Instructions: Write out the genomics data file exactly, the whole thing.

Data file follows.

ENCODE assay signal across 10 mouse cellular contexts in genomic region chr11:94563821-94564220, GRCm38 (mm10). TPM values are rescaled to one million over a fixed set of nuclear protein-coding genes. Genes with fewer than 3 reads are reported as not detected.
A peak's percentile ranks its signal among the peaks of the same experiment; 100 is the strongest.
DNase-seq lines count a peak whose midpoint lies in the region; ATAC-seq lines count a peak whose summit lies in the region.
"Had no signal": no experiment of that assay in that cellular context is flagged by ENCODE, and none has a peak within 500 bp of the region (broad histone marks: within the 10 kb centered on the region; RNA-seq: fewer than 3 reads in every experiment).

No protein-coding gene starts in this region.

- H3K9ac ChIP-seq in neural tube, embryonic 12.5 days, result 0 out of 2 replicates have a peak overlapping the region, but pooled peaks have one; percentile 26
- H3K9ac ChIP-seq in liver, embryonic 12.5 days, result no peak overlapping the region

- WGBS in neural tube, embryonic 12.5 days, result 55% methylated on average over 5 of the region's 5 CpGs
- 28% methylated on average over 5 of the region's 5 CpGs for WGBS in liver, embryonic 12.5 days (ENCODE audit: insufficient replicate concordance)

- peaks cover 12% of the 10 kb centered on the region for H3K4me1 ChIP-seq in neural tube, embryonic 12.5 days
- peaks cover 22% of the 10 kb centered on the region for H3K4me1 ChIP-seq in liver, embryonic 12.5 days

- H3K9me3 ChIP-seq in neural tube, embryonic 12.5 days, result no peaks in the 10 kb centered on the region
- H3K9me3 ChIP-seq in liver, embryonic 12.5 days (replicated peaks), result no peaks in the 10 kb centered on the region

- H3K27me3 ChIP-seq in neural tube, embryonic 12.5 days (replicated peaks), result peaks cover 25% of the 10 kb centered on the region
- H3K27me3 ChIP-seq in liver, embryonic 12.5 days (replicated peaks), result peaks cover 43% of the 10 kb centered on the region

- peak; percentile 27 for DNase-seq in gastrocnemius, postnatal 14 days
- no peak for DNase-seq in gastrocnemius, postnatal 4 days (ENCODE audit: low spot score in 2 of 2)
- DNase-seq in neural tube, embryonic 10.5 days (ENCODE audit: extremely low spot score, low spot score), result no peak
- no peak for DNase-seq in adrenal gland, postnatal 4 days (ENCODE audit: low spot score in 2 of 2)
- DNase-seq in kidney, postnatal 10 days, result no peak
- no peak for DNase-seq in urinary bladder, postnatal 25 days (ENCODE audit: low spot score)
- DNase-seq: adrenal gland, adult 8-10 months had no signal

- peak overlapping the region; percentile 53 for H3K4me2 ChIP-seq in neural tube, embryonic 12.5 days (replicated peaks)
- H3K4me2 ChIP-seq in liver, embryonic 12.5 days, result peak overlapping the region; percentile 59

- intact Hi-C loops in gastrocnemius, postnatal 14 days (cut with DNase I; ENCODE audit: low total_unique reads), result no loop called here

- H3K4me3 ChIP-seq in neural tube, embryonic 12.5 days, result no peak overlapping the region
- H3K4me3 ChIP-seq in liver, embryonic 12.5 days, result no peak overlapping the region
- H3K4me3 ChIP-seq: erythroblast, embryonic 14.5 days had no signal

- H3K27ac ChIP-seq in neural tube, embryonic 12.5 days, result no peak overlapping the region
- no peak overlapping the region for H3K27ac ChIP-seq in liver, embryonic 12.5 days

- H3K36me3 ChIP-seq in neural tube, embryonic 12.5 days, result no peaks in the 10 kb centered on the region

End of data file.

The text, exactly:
ENCODE assay signal across 10 mouse cellular contexts in genomic region chr11:94563821-94564220, GRCm38 (mm10). TPM values are rescaled to one million over a fixed set of nuclear protein-coding genes. Genes with fewer than 3 reads are reported as not detected.
A peak's percentile ranks its signal among the peaks of the same experiment; 100 is the strongest.
DNase-seq lines count a peak whose midpoint lies in the region; ATAC-seq lines count a peak whose summit lies in the region.
"Had no signal": no experiment of that assay in that cellular context is flagged by ENCODE, and none has a peak within 500 bp of the region (broad histone marks: within the 10 kb centered on the region; RNA-seq: fewer than 3 reads in every experiment).

No protein-coding gene starts in this region.

- H3K9ac ChIP-seq in neural tube, embryonic 12.5 days, result 0 out of 2 replicates have a peak overlapping the region, but pooled peaks have one; percentile 26
- H3K9ac ChIP-seq in liver, embryonic 12.5 days, result no peak overlapping the region

- WGBS in neural tube, embryonic 12.5 days, result 55% methylated on average over 5 of the region's 5 CpGs
- 28% methylated on average over 5 of the region's 5 CpGs for WGBS in liver, embryonic 12.5 days (ENCODE audit: insufficient replicate concordance)

- peaks cover 12% of the 10 kb centered on the region for H3K4me1 ChIP-seq in neural tube, embryonic 12.5 days
- peaks cover 22% of the 10 kb centered on the region for H3K4me1 ChIP-seq in liver, embryonic 12.5 days

- H3K9me3 ChIP-seq in neural tube, embryonic 12.5 days, result no peaks in the 10 kb centered on the region
- H3K9me3 ChIP-seq in liver, embryonic 12.5 days (replicated peaks), result no peaks in the 10 kb centered on the region

- H3K27me3 ChIP-seq in neural tube, embryonic 12.5 days (replicated peaks), result peaks cover 25% of the 10 kb centered on the region
- H3K27me3 ChIP-seq in liver, embryonic 12.5 days (replicated peaks), result peaks cover 43% of the 10 kb centered on the region

- peak; percentile 27 for DNase-seq in gastrocnemius, postnatal 14 days
- no peak for DNase-seq in gastrocnemius, postnatal 4 days (ENCODE audit: low spot score in 2 of 2)
- DNase-seq in neural tube, embryonic 10.5 days (ENCODE audit: extremely low spot score, low spot score), result no peak
- no peak for DNase-seq in adrenal gland, postnatal 4 days (ENCODE audit: low spot score in 2 of 2)
- DNase-seq in kidney, postnatal 10 days, result no peak
- no peak for DNase-seq in urinary bladder, postnatal 25 days (ENCODE audit: low spot score)
- DNase-seq: adrenal gland, adult 8-10 months had no signal

- peak overlapping the region; percentile 53 for H3K4me2 ChIP-seq in neural tube, embryonic 12.5 days (replicated peaks)
- H3K4me2 ChIP-seq in liver, embryonic 12.5 days, result peak overlapping the region; percentile 59

- intact Hi-C loops in gastrocnemius, postnatal 14 days (cut with DNase I; ENCODE audit: low total_unique reads), result no loop called here

- H3K4me3 ChIP-seq in neural tube, embryonic 12.5 days, result no peak overlapping the region
- H3K4me3 ChIP-seq in liver, embryonic 12.5 days, result no peak overlapping the region
- H3K4me3 ChIP-seq: erythroblast, embryonic 14.5 days had no signal

- H3K27ac ChIP-seq in neural tube, embryonic 12.5 days, result no peak overlapping the region
- no peak overlapping the region for H3K27ac ChIP-seq in liver, embryonic 12.5 days

- H3K36me3 ChIP-seq in neural tube, embryonic 12.5 days, result no peaks in the 10 kb centered on the region